“I always make me a pallet on the floor,” Harry tells Suzie on his first night in her home, insisting he doesn’t want to be any trouble. Soon, though, he’s commanding Gideon and Suzie’s younger son — a grown man, with his own family, burdened with the infantilizing nickname Babe Brother (Richard Brooks) — to turn off the tap for him and clean the tub. The younger man doesn’t balk at the request; Babe Brother has become entranced by Harry and starts to emulate the old head’s masculinist prerogative, which puts further strain on his relationship with his parents, wife (Sheryl Lee Ralph), and older sibling (Carl Lumbly). The down-home drifter’s arrival also puts a strain on Gideon’s heart: He suffers mysterious stroke-like symptoms and is bedridden for three weeks.
As Harry begins to overstay his welcome, one former Southerner, Hattie (Ethel Ayler) — superbly drawn, like all of the film’s primary and secondary characters — perfectly articulates his dual nature: “Back home, Harry always did try to act like the colored gentleman. But he’s evil.” He is, but Burnett has sympathy for this devil, a trickster who creates chaos that forces those in its wake to confront long-simmering resentments and still-raw wounds.
Dusted with paranormal activity, To Sleep With Anger is foremost a film dedicated to capturing the nuances of real-world intimacy. “Why don’t you shut the door and come on over here?” Gideon, smiling wide and patting the bed, says to Suzie. She stares at him silently and exits the room to tend to their grandson — but softens her rebuff with a knowing wink. This brief scene communicates, better than many films devoted solely to the subject, the delights and disappointments of enduring unions, dyads that require the constant balance of desires and duties.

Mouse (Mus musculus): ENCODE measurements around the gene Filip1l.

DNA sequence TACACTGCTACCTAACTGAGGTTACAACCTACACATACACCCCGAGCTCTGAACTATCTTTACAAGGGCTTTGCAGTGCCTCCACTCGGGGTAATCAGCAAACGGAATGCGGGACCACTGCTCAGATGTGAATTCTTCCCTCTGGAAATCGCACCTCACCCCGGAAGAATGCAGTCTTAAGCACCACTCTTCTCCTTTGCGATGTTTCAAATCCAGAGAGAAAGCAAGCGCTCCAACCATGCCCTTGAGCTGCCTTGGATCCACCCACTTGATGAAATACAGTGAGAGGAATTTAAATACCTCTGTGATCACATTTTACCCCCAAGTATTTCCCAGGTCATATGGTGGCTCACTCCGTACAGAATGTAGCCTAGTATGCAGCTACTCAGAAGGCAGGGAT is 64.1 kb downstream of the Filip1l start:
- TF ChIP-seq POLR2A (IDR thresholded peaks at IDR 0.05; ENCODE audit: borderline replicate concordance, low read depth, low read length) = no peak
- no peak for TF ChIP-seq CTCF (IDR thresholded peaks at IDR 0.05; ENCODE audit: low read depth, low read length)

The film is also, of course, a reflection on reconciling the past — specifically, the Second Great Migration, in which millions of African Americans from the South, from roughly World War II through 1970, relocated to, among other areas, large cities in the West — with the present. It’s difficult to watch To Sleep With Anger without thinking about its maker’s own past, and his future. Burnett followed up this movie with The Glass Shield (1994), a scorching, intricate look at racism and police corruption, which will screen at Walter Reade on 35mm on September 10. This singular filmmaker has never stopped working, but this has been the last of his movies to date to have been picked up for theatrical distribution. When I covered MoMA’s complete Burnett retrospective for this paper in 2011, I wrote that he was slated to direct a documentary on Stanley Ann Dunham, President Obama’s mother. No one is better qualified to helm this project, though I’m not sure of its current status. You can ask the filmmaker himself: Burnett will be at the Film Society for the opening weekend of To Sleep With Anger.
To Sleep With Anger
Written and directed by Charles Burnett
Film Society of Lincoln Center, September 9–15
This article from the Village Voice Archive was posted on September 7, 2016